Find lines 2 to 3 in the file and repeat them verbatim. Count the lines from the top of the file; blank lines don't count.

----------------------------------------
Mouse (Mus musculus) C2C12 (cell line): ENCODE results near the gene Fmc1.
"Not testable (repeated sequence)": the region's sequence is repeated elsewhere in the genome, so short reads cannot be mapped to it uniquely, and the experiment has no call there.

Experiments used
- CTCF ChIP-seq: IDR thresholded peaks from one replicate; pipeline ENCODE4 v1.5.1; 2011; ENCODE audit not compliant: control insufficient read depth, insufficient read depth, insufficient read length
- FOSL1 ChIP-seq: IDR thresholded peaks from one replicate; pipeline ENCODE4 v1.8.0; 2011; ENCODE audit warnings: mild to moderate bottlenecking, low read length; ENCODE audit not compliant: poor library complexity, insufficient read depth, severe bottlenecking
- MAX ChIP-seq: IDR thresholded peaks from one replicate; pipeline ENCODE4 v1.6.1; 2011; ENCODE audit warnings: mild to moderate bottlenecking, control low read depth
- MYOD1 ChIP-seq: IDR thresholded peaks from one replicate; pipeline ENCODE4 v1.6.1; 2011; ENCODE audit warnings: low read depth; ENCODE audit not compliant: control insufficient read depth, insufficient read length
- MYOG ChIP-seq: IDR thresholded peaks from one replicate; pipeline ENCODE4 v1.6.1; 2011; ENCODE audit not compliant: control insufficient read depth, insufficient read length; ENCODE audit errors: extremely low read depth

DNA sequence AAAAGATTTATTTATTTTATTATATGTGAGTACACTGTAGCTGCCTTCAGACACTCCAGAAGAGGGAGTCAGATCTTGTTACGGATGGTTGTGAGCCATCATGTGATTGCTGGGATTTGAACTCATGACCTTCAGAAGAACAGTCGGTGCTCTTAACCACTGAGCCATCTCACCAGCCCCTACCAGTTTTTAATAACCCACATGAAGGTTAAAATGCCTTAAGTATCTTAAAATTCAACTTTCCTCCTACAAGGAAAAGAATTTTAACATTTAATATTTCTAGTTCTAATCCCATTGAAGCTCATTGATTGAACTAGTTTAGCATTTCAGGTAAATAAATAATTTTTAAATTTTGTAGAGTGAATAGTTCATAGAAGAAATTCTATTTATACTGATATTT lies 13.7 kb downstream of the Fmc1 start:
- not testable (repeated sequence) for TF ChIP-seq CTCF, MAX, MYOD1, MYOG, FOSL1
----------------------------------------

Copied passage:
"Not testable (repeated sequence)": the region's sequence is repeated elsewhere in the genome, so short reads cannot be mapped to it uniquely, and the experiment has no call there.

Experiments used